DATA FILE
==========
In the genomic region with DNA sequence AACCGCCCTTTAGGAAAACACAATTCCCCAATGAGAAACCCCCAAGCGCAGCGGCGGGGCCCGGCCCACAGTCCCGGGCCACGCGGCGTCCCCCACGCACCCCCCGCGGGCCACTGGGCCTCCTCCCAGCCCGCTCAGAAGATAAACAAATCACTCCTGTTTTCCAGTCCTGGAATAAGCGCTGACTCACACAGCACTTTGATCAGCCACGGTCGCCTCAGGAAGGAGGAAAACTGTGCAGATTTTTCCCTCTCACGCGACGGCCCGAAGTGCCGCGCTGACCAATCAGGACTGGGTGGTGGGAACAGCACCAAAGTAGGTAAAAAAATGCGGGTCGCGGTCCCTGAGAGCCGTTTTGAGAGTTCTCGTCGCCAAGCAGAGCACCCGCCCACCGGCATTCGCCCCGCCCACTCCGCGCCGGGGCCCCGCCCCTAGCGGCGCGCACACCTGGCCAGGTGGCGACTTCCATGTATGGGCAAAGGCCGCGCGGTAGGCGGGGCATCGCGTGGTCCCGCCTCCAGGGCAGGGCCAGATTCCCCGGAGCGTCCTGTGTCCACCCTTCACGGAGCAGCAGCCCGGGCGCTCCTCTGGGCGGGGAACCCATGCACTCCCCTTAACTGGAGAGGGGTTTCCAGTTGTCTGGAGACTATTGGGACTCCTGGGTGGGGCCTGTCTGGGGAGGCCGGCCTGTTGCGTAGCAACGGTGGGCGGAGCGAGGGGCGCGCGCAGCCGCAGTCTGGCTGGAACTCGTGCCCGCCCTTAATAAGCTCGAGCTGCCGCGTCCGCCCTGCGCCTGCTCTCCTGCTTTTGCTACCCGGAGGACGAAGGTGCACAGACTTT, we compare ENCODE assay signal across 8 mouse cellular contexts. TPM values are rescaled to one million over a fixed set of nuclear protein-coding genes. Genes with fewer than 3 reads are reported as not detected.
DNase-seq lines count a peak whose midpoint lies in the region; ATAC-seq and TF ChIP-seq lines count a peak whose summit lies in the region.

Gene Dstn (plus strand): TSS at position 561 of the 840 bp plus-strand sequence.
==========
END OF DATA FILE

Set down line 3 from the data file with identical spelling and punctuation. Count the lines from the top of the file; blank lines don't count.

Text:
Gene Dstn (plus strand): TSS at position 561 of the 840 bp plus-strand sequence.